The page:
Fierce criticism of the Iran nuclear agreement by Republicans seeking the US presidency has raised a big question in Tehran -- will future American leaders keep their side of the bargain?
Despite tension and continuing mutual mistrust, Iran's government and President Barack Obama's White House are partners in the same fight, telling their domestic audiences that the July 14 deal is as good as it gets.
But with the US presidential election only 15 months away, opponents of last month's historic pact -- particularly those who are lining up to replace Obama -- pour scorn on it.
No leading Republican contender has pledged to stand by the agreement between Iran, the United States and five other world powers. Several have promised to rip it up if they are elected.
On Wednesday, Republican presidential hopeful Jeb Bush called the deal a "farce", saying rules for inspecting Iran's nuclear sites were unclear.
Every such intervention raises doubt in Iran about whether the US "can follow through", said Foad Izadi, a partly US-educated political analyst and professor at the University of Tehran.
"If we get some crazy person in the White House the potential is there for the deal to fall apart," he said.
"It's not the next 18 months that bothers me but what happens when Obama goes. People are concerned about that."
When the nuclear deal's terms were concluded -- international sanctions on Iran will be lifted in exchange for curbs on its nuclear programme -- it came against heavy odds and opposition, particularly from Israel.
Republican presidential candidates and lawmakers have since kept the fight against the deal alive.
- Obama veto likely -
Iran and the US, the dominant international player in the talks led by Secretary of State John Kerry, broke off diplomatic relations in 1980, after the Islamic revolution in Tehran the previous year.
For many Americans, including representatives in Congress, the rancour with Iran is epitomised by the 444-day US hostage crisis. After students stormed the walls of the US embassy in Tehran they eventually paraded captive diplomats in black blindfolds.
The Republican-dominated Senate and House of Representatives are expected in September to pass a resolution opposing the nuclear deal.
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Although Obama is likely to have enough votes from Democrats to veto that measure, the partisanship highlights the trouble the agreement could face should a Republican win the White House next November.
Amir Mohebbian, a political analyst and strategist with close ties to Iran's leadership, said that though they probably do not realise it, the Republicans are gifting Iran a "get-out" over the nuclear deal.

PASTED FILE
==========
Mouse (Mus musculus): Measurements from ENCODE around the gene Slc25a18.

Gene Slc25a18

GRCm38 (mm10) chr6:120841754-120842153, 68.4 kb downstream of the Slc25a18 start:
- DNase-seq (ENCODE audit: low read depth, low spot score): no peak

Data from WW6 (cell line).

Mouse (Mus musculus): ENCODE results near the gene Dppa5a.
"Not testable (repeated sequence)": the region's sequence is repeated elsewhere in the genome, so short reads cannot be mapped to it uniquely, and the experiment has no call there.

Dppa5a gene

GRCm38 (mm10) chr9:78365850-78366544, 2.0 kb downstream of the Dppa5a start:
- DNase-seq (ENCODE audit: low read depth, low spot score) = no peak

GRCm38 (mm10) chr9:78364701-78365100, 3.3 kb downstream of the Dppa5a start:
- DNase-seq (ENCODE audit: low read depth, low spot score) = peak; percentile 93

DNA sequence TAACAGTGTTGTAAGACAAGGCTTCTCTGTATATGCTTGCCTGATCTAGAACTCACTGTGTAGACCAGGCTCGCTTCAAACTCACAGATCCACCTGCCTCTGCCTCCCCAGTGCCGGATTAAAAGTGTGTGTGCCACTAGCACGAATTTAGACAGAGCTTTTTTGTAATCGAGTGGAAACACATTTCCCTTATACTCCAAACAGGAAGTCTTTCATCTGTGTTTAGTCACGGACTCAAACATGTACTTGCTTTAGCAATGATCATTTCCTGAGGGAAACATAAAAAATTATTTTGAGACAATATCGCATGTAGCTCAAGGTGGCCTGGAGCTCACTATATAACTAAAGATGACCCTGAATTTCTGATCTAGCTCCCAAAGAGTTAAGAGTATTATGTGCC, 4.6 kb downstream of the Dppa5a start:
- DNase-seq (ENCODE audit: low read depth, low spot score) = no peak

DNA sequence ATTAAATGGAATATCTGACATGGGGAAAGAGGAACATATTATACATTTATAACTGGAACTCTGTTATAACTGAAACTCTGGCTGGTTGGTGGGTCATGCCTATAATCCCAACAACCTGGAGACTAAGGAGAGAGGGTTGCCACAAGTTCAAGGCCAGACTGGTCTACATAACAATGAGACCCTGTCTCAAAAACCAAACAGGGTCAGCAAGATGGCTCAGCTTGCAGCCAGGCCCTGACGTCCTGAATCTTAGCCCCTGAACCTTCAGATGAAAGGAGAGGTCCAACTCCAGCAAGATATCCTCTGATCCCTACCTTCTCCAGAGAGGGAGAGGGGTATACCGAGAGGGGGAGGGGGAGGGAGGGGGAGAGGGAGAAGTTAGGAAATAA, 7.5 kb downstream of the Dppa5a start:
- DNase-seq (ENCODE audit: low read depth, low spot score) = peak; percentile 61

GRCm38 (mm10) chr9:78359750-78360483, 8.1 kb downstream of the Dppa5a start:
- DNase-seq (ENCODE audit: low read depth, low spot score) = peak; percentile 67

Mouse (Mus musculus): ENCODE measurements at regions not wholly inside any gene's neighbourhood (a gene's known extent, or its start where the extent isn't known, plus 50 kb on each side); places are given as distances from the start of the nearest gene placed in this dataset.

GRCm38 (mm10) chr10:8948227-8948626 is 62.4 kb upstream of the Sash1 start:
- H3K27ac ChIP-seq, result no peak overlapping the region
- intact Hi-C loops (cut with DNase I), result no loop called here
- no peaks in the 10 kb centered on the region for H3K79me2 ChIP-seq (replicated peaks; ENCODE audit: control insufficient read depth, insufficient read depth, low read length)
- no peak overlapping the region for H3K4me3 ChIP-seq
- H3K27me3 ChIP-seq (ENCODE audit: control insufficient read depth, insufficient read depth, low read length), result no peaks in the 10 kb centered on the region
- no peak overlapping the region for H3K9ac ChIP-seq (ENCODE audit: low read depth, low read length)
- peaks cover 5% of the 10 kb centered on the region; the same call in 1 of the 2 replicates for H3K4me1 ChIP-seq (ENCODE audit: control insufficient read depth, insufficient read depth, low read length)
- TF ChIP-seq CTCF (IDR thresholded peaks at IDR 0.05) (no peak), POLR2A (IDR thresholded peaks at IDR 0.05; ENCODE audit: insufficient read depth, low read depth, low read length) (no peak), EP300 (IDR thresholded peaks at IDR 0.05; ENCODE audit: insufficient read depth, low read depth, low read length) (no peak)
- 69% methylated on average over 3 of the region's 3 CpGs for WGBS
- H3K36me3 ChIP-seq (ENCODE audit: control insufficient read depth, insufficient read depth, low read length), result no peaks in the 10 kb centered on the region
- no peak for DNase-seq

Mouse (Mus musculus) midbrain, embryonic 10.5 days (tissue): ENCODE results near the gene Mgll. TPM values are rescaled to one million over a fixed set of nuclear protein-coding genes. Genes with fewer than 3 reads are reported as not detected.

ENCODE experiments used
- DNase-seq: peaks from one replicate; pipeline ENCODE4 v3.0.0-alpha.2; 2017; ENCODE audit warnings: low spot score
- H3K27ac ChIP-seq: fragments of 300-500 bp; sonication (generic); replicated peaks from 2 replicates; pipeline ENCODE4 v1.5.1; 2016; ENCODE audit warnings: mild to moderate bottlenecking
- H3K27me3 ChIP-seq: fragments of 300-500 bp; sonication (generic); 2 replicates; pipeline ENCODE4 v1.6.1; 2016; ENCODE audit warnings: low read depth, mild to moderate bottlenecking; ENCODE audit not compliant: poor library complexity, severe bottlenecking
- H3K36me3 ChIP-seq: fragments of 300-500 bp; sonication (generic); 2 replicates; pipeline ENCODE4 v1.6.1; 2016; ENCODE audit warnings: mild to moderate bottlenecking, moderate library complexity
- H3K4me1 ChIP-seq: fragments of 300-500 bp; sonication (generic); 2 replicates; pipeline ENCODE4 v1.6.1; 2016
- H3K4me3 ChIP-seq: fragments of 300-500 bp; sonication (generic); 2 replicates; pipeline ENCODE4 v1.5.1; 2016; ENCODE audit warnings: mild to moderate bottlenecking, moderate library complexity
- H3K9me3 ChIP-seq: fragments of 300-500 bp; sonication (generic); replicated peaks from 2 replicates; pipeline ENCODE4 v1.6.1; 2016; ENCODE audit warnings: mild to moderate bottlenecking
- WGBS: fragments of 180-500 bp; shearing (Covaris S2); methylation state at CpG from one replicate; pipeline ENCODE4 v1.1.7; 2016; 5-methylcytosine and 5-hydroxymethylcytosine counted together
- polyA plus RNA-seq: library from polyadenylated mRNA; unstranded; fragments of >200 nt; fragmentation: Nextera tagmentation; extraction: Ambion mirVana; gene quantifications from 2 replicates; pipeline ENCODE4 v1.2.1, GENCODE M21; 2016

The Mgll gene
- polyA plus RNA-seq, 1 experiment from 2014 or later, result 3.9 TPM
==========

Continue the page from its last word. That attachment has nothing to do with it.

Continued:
"If Mr Obama cannot manage this conflict between Republicans and Democrats we can say to the world 'we did everything we could', but the reason for this deal's defeat would not be Iran.
"No one could say Iran showed no flexibility and did not want to solve the problem. It would be seen as the fault of the United States."
Such a stance would also make other options regarding Iran's nuclear programme, including military strikes, much harder, he said.
"After these talks, any hard multilateral action against Iran would be very difficult for the US to justify to European countries, especially after Iraq.
"If the US goes down the unilateral route it will be worse for them than for us," Mohebbian said.
- 'Irrational enemy' -
The battle in Congress over the deal has coincided with a public relations push in Washington and Tehran.
Iranian Foreign Minister Mohammad Javad Zarif, Tehran's lead negotiator in the nuclear talks, recently conducted several high-level briefings in the capital about the deal.
Despite the opposition in Congress, and criticism from some Iranian generals, Zarif said on July 29 he had "no concern or worry" that the agreement's terms would be fully implemented within months.
Even so, the Islamic republic's supreme leader Ayatollah Ali Khamenei has not conclusively backed the deal.
The 76-year-old has praised Zarif and his negotiators but repeatedly casts doubt on the trustworthiness of the United States.
"They think that through this agreement -- the fate of which is not clear as no one knows if it will be approved here or in America -- they could find a way to intrude into the country," Khamenei said on Monday.
As such the White House race stands to undermine America's position on the nuclear agreement, Mohebbian argued, particularly as no Republican candidate has presented a clear alternative.
"The US is showing no sign its political leadership is as powerful as it claims to be," he said, citing the Congress-White House split. "Our enemy is not behaving rationally," he added.